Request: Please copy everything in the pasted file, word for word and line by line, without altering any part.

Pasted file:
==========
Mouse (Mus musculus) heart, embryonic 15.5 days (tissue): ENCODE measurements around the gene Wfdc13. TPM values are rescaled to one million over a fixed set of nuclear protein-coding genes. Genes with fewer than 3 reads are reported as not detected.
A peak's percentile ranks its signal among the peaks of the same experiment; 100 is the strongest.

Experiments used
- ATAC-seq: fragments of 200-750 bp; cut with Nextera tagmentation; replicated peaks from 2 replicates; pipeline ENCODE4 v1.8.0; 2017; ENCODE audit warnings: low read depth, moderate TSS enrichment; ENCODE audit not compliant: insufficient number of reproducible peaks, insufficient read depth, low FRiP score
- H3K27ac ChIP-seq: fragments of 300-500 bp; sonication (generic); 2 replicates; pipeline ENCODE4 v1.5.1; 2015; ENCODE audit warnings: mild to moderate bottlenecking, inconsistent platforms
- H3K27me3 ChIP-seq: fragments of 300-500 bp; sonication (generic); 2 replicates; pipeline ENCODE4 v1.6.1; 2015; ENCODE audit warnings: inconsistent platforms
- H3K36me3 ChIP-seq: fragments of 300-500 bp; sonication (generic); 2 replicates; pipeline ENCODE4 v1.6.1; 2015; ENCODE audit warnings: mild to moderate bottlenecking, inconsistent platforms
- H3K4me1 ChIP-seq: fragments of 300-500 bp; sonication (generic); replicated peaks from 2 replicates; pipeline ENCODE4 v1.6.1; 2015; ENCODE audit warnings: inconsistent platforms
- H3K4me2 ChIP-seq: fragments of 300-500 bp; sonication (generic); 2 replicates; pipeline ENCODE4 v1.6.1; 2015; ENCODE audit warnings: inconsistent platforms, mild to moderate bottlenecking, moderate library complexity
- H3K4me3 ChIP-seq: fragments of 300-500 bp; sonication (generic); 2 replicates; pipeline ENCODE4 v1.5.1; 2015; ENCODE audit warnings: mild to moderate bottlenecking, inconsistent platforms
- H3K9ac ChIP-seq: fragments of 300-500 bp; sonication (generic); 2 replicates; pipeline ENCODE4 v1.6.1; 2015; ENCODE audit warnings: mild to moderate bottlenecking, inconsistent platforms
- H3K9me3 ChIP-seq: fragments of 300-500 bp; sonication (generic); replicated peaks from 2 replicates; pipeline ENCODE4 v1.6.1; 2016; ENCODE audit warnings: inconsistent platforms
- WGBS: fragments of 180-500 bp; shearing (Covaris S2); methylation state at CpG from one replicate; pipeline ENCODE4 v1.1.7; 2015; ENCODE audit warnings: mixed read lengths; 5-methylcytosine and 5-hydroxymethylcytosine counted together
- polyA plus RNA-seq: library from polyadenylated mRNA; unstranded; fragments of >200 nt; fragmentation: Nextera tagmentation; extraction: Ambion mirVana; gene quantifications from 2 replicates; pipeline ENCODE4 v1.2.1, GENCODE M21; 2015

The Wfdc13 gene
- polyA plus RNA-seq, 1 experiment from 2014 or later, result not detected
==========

Mouse (Mus musculus) heart, embryonic 15.5 days (tissue): ENCODE measurements around the gene Wfdc13. TPM values are rescaled to one million over a fixed set of nuclear protein-coding genes. Genes with fewer than 3 reads are reported as not detected.
A peak's percentile ranks its signal among the peaks of the same experiment; 100 is the strongest.

Experiments used
- ATAC-seq: fragments of 200-750 bp; cut with Nextera tagmentation; replicated peaks from 2 replicates; pipeline ENCODE4 v1.8.0; 2017; ENCODE audit warnings: low read depth, moderate TSS enrichment; ENCODE audit not compliant: insufficient number of reproducible peaks, insufficient read depth, low FRiP score
- H3K27ac ChIP-seq: fragments of 300-500 bp; sonication (generic); 2 replicates; pipeline ENCODE4 v1.5.1; 2015; ENCODE audit warnings: mild to moderate bottlenecking, inconsistent platforms
- H3K27me3 ChIP-seq: fragments of 300-500 bp; sonication (generic); 2 replicates; pipeline ENCODE4 v1.6.1; 2015; ENCODE audit warnings: inconsistent platforms
- H3K36me3 ChIP-seq: fragments of 300-500 bp; sonication (generic); 2 replicates; pipeline ENCODE4 v1.6.1; 2015; ENCODE audit warnings: mild to moderate bottlenecking, inconsistent platforms
- H3K4me1 ChIP-seq: fragments of 300-500 bp; sonication (generic); replicated peaks from 2 replicates; pipeline ENCODE4 v1.6.1; 2015; ENCODE audit warnings: inconsistent platforms
- H3K4me2 ChIP-seq: fragments of 300-500 bp; sonication (generic); 2 replicates; pipeline ENCODE4 v1.6.1; 2015; ENCODE audit warnings: inconsistent platforms, mild to moderate bottlenecking, moderate library complexity
- H3K4me3 ChIP-seq: fragments of 300-500 bp; sonication (generic); 2 replicates; pipeline ENCODE4 v1.5.1; 2015; ENCODE audit warnings: mild to moderate bottlenecking, inconsistent platforms
- H3K9ac ChIP-seq: fragments of 300-500 bp; sonication (generic); 2 replicates; pipeline ENCODE4 v1.6.1; 2015; ENCODE audit warnings: mild to moderate bottlenecking, inconsistent platforms
- H3K9me3 ChIP-seq: fragments of 300-500 bp; sonication (generic); replicated peaks from 2 replicates; pipeline ENCODE4 v1.6.1; 2016; ENCODE audit warnings: inconsistent platforms
- WGBS: fragments of 180-500 bp; shearing (Covaris S2); methylation state at CpG from one replicate; pipeline ENCODE4 v1.1.7; 2015; ENCODE audit warnings: mixed read lengths; 5-methylcytosine and 5-hydroxymethylcytosine counted together
- polyA plus RNA-seq: library from polyadenylated mRNA; unstranded; fragments of >200 nt; fragmentation: Nextera tagmentation; extraction: Ambion mirVana; gene quantifications from 2 replicates; pipeline ENCODE4 v1.2.1, GENCODE M21; 2015

The Wfdc13 gene
- polyA plus RNA-seq, 1 experiment from 2014 or later, result not detected